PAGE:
Molly's face had gone an angry pink, and her husband looked about ready to pull out a confiscated shuriken and decapitate a meddling Malfoy upstart with a single flick of his wrist, so Draco shoved his chair back and left.

He sat on the cold ground in the gray backyard and stared at the sky, fuming, for a good three minutes before the footsteps approached.

Hermione sat cross-legged next to him, exactly twelve inches away.

It figured.

She allowed him to get comfortable in the silence, allowed him think she'd leave it that way, allowed him to believe that she was capable of letting it be, before she broke it.

"It's a very brave thing that you're doing," she said.

He snorted. "Doesn't take too much guts to betray somebody."

"It takes some," she replied quietly. There was a pause, and then she added, "I don't know that I'd be able to do it."

"Doubt you have to worry," he responded, considering what to do about that rough spot on his shoe. "You aren't stupid enough to get yourself into that situation in the first place."

There was another pause. "Thank you," she said.

He raised an eyebrow.

"For helping us," she explained. "Even though you must be aware that there's quite a likelihood of retribution."

He gave a twisted little smirk. "My pleasure," he told her. "I love putting my head on the chopping block to help a bunch of jackasses who want him to pull the lever."

Hermione was quiet. She was quiet a lot, he'd noticed.

"They're not jackasses," she corrected at last.

Ah, correction. That, at least, was a familiar Granger activity.

"But they hate me," he noted.

She looked to the sky. "Some of them do," she answered.

He shrugged. "I'd be disappointed if they didn't." He got up, brushed the creases out of his slacks, and went inside.

He glanced out a window later, and she was still sitting there, looking at her feet.

- - - - - - - -

She had learned to recognize his voice, such that she could flee from it. There had been a time when he was a challenge, when sparring with him was an opportunity to test her mettle and try out prototypes of barbed insults. As time went on, though, the allure of the game faded. No one really won after a while, and more important things demanded her energy. She'd come to avoid him whenever possible, in order to save her strength for bigger threats.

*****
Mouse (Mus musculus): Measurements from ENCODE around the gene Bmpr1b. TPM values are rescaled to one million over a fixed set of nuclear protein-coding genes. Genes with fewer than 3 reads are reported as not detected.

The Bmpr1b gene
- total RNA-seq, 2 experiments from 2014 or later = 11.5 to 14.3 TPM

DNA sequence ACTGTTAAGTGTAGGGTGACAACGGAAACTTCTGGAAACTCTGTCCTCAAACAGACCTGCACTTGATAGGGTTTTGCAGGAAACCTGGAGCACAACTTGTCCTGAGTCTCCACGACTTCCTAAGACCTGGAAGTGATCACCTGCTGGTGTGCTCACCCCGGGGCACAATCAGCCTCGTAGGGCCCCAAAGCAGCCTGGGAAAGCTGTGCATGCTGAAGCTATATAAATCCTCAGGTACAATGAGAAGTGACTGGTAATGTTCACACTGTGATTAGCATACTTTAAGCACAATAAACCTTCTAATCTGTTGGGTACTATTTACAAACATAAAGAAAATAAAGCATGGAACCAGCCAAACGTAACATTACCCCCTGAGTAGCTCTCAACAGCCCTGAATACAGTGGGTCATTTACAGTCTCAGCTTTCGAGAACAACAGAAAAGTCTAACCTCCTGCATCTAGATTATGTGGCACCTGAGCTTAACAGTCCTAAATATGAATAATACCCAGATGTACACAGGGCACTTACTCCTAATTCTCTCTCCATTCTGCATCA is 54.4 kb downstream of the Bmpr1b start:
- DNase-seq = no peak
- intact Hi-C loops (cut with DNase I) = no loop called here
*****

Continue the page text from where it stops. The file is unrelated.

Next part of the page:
Now, she moved towards the sound. There was just… something… about it. About him. About his sudden and irrepressible nobility, about the heroism tainted with a quiet hopelessness. He drew her nearer.

Wicker creaked out on the balcony, audible because the double doors had been left ajar.

"Evening, Professor," Malfoy said.

Hermione could hear the smile in Remus's voice. "I'm not technically a professor anymore, Draco, and you're perfectly welcome to use my first name."

The faintest rustle of clothing whispered through the air, and Hermione snatched a glance into the space between the doors. Malfoy had drawn his knees to his chest and settled his chin on them.

"Well," he decided, "it's more respectful."

Remus looked at him for a long moment. "Thank you," he said softly.

Malfoy smiled shyly, and seeing it was like getting a red hot fire poker straight through the heart.

- - - - - - - -

It was hard to be nice to these people. But it seemed to be worth the effort.

- - - - - - - -

She was sitting in the yard first this time, letting the wind tug at her clothing, and it was he who joined her now. The winter sun was weak, and it leached the color out of everything—the dirt, the weeds, his cheeks. Skin like ivory in warm lamplight looked gray now. Gray like his eyes; gray like the shadows; gray like the prospect of the future.

He sat down heavily and knuckled at his eyes. Even if she hadn't helped to plan his departure and see him off, she would have known where he'd been.

"Do you ever think…" she heard herself begin, tentatively. "I mean, what if you get caught? What'll they do to you?" She cringed, but the mutinous thoughts articulated themselves before she could stop them. "What'll they do to your parents?"